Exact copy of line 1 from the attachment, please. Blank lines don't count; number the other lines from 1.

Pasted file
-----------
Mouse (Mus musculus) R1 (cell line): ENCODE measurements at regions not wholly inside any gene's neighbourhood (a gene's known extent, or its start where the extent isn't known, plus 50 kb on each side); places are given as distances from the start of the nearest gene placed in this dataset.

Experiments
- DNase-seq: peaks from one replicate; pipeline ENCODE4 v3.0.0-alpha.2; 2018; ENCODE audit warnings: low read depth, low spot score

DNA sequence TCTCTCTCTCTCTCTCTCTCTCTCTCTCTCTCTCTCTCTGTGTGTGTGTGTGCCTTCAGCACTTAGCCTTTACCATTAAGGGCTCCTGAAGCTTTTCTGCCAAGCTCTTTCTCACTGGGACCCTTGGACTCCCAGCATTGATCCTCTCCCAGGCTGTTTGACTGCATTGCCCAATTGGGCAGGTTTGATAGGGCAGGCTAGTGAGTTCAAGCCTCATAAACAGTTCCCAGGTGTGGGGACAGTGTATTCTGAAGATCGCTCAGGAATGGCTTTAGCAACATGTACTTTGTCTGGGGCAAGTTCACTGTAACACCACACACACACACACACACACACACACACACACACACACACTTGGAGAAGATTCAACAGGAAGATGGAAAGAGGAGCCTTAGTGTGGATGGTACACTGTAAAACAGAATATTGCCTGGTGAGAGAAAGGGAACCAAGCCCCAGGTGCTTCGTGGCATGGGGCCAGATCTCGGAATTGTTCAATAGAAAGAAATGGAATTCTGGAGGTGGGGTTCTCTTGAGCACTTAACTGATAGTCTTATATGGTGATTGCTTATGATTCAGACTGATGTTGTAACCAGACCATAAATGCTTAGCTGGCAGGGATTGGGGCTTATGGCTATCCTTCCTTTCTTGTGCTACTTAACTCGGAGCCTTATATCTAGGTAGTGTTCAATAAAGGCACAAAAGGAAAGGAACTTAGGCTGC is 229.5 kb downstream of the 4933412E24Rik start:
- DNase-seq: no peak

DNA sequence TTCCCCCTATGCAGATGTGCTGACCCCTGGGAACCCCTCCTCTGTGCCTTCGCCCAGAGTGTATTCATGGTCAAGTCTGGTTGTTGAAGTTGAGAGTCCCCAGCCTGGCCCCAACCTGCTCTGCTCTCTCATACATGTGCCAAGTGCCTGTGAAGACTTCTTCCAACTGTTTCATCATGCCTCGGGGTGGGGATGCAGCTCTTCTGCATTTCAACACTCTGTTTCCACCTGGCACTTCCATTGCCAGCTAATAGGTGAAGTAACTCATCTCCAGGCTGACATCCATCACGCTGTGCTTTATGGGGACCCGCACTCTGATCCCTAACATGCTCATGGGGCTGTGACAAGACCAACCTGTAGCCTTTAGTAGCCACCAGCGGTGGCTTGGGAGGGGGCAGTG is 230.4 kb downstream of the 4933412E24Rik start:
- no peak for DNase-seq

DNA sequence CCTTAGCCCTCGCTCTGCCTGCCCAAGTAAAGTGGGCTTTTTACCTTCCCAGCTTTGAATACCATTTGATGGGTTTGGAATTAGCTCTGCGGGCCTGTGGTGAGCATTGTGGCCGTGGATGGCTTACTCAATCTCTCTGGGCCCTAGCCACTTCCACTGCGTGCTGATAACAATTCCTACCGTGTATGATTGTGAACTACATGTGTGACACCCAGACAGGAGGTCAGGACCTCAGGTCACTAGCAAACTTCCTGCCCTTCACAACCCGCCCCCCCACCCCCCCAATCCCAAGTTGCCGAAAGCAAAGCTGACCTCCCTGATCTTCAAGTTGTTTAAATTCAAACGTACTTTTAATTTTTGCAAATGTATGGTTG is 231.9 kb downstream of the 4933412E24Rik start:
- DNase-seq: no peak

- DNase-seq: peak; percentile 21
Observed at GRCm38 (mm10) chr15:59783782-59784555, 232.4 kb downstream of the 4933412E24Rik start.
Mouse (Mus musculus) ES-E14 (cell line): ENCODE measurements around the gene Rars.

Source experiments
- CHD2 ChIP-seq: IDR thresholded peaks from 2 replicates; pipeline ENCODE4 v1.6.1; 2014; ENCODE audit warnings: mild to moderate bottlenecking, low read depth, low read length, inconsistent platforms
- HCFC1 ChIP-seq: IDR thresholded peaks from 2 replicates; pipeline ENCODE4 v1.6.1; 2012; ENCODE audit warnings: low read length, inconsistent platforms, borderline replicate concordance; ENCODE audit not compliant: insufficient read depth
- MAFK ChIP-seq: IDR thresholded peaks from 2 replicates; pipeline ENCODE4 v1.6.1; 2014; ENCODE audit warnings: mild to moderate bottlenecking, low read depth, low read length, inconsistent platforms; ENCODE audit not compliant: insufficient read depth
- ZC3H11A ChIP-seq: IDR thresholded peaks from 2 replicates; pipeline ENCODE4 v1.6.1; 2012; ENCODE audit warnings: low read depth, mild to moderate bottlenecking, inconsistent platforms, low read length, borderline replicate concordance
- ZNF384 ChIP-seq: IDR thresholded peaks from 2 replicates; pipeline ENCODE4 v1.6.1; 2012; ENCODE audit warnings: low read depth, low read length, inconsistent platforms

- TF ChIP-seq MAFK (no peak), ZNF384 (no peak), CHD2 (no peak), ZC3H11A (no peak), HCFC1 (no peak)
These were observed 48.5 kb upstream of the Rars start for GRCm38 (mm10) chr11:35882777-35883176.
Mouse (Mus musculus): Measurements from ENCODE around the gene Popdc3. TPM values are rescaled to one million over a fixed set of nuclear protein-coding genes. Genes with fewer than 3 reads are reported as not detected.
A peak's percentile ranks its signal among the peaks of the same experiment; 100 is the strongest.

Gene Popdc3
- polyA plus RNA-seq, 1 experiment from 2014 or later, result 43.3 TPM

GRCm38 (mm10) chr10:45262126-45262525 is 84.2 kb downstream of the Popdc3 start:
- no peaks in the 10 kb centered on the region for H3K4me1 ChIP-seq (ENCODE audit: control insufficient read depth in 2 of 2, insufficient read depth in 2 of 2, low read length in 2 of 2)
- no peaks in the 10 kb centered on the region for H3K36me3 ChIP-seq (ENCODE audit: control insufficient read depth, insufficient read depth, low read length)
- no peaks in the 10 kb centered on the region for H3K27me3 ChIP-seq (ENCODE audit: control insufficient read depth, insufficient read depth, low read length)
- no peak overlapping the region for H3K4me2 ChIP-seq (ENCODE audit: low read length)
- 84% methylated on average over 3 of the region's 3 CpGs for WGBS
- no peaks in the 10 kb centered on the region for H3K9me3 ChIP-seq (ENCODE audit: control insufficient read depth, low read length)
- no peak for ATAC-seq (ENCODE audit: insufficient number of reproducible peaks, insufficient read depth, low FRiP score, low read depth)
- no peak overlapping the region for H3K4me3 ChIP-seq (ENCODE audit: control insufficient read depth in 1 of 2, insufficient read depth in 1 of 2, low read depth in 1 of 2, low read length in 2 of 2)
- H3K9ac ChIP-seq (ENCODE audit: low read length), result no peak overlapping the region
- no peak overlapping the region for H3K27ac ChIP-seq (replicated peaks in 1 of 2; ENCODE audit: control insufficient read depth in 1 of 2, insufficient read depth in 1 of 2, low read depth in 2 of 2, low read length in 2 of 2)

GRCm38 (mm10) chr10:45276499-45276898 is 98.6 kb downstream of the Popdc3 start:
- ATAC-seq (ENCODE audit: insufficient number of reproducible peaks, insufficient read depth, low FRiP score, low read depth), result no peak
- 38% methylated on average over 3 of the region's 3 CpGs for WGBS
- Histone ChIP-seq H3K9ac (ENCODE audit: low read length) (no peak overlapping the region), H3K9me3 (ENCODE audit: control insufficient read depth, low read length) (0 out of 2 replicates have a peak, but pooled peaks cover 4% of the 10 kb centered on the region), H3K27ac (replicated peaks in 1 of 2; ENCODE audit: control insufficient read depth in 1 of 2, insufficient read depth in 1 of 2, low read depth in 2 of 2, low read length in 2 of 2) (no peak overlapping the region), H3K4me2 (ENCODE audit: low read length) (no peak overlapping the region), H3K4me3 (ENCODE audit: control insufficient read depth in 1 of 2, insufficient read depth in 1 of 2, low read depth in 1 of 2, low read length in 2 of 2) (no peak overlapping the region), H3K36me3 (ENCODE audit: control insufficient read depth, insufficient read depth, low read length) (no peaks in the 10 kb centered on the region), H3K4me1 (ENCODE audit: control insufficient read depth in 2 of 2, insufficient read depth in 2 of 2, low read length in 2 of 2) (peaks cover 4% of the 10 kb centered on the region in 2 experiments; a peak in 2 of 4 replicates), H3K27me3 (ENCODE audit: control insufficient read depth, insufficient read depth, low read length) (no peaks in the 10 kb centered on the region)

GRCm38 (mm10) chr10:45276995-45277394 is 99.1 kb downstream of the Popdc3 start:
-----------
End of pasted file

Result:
Mouse (Mus musculus) R1 (cell line): ENCODE measurements at regions not wholly inside any gene's neighbourhood (a gene's known extent, or its start where the extent isn't known, plus 50 kb on each side); places are given as distances from the start of the nearest gene placed in this dataset.